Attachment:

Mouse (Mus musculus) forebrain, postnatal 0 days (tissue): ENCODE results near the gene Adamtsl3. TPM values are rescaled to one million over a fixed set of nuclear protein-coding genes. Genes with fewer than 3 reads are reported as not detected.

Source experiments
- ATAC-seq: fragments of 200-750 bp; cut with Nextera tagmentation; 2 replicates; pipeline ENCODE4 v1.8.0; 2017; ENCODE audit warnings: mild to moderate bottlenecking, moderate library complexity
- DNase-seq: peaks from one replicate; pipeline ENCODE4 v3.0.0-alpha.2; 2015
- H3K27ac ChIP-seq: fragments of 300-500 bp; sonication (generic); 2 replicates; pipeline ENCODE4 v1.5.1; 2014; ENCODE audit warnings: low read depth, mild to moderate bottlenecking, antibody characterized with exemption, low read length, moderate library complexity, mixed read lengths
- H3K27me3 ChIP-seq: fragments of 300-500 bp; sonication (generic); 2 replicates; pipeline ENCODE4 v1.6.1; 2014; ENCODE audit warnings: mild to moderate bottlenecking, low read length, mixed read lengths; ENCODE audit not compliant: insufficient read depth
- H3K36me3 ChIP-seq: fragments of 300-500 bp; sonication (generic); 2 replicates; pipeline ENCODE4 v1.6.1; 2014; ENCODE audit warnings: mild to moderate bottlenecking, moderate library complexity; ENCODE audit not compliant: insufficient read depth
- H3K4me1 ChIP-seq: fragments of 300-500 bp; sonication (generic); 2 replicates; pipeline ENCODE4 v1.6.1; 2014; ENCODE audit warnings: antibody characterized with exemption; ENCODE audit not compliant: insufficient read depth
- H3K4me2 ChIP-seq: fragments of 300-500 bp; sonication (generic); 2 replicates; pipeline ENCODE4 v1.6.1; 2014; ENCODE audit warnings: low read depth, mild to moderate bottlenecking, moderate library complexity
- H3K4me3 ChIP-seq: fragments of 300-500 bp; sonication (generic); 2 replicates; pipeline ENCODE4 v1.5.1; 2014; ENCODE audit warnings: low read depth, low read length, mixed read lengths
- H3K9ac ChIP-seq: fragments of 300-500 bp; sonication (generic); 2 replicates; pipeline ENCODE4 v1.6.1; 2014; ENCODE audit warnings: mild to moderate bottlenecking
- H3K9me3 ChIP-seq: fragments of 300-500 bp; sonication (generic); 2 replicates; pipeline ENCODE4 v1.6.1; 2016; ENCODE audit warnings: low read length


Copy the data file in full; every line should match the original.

Mouse (Mus musculus) forebrain, postnatal 0 days (tissue): ENCODE results near the gene Adamtsl3. TPM values are rescaled to one million over a fixed set of nuclear protein-coding genes. Genes with fewer than 3 reads are reported as not detected.

Source experiments
- ATAC-seq: fragments of 200-750 bp; cut with Nextera tagmentation; 2 replicates; pipeline ENCODE4 v1.8.0; 2017; ENCODE audit warnings: mild to moderate bottlenecking, moderate library complexity
- DNase-seq: peaks from one replicate; pipeline ENCODE4 v3.0.0-alpha.2; 2015
- H3K27ac ChIP-seq: fragments of 300-500 bp; sonication (generic); 2 replicates; pipeline ENCODE4 v1.5.1; 2014; ENCODE audit warnings: low read depth, mild to moderate bottlenecking, antibody characterized with exemption, low read length, moderate library complexity, mixed read lengths
- H3K27me3 ChIP-seq: fragments of 300-500 bp; sonication (generic); 2 replicates; pipeline ENCODE4 v1.6.1; 2014; ENCODE audit warnings: mild to moderate bottlenecking, low read length, mixed read lengths; ENCODE audit not compliant: insufficient read depth
- H3K36me3 ChIP-seq: fragments of 300-500 bp; sonication (generic); 2 replicates; pipeline ENCODE4 v1.6.1; 2014; ENCODE audit warnings: mild to moderate bottlenecking, moderate library complexity; ENCODE audit not compliant: insufficient read depth
- H3K4me1 ChIP-seq: fragments of 300-500 bp; sonication (generic); 2 replicates; pipeline ENCODE4 v1.6.1; 2014; ENCODE audit warnings: antibody characterized with exemption; ENCODE audit not compliant: insufficient read depth
- H3K4me2 ChIP-seq: fragments of 300-500 bp; sonication (generic); 2 replicates; pipeline ENCODE4 v1.6.1; 2014; ENCODE audit warnings: low read depth, mild to moderate bottlenecking, moderate library complexity
- H3K4me3 ChIP-seq: fragments of 300-500 bp; sonication (generic); 2 replicates; pipeline ENCODE4 v1.5.1; 2014; ENCODE audit warnings: low read depth, low read length, mixed read lengths
- H3K9ac ChIP-seq: fragments of 300-500 bp; sonication (generic); 2 replicates; pipeline ENCODE4 v1.6.1; 2014; ENCODE audit warnings: mild to moderate bottlenecking
- H3K9me3 ChIP-seq: fragments of 300-500 bp; sonication (generic); 2 replicates; pipeline ENCODE4 v1.6.1; 2016; ENCODE audit warnings: low read length